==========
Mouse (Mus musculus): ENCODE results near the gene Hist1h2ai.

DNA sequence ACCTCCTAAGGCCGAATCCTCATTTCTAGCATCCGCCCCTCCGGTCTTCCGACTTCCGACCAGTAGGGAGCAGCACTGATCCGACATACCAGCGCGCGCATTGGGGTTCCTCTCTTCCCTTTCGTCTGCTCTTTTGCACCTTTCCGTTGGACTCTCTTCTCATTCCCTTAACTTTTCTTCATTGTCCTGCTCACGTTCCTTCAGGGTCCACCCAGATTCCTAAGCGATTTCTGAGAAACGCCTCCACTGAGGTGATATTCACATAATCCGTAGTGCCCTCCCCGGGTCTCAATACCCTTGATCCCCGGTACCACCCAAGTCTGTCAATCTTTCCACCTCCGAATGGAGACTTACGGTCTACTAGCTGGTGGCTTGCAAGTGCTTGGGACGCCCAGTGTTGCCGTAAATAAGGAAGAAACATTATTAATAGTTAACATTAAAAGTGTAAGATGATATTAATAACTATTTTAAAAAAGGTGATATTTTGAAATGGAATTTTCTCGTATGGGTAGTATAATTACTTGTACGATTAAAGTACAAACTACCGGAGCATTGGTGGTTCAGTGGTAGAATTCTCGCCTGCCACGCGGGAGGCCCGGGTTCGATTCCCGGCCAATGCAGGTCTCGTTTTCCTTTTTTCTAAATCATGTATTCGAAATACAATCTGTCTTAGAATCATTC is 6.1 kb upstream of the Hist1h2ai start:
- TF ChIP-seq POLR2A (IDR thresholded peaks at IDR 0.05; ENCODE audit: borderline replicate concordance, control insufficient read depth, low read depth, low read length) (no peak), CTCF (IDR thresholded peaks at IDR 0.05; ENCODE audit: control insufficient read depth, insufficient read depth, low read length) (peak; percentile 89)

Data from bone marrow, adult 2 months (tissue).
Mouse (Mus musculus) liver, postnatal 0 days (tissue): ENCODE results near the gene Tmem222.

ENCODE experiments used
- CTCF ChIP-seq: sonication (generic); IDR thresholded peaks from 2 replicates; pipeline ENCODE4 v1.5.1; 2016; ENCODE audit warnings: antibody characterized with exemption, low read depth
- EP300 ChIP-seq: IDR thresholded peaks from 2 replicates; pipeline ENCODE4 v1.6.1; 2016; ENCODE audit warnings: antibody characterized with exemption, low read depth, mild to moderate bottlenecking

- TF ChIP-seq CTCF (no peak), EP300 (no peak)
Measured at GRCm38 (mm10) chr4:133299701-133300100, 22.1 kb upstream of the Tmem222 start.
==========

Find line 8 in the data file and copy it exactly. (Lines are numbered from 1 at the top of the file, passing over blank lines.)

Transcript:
- EP300 ChIP-seq: IDR thresholded peaks from 2 replicates; pipeline ENCODE4 v1.6.1; 2016; ENCODE audit warnings: antibody characterized with exemption, low read depth, mild to moderate bottlenecking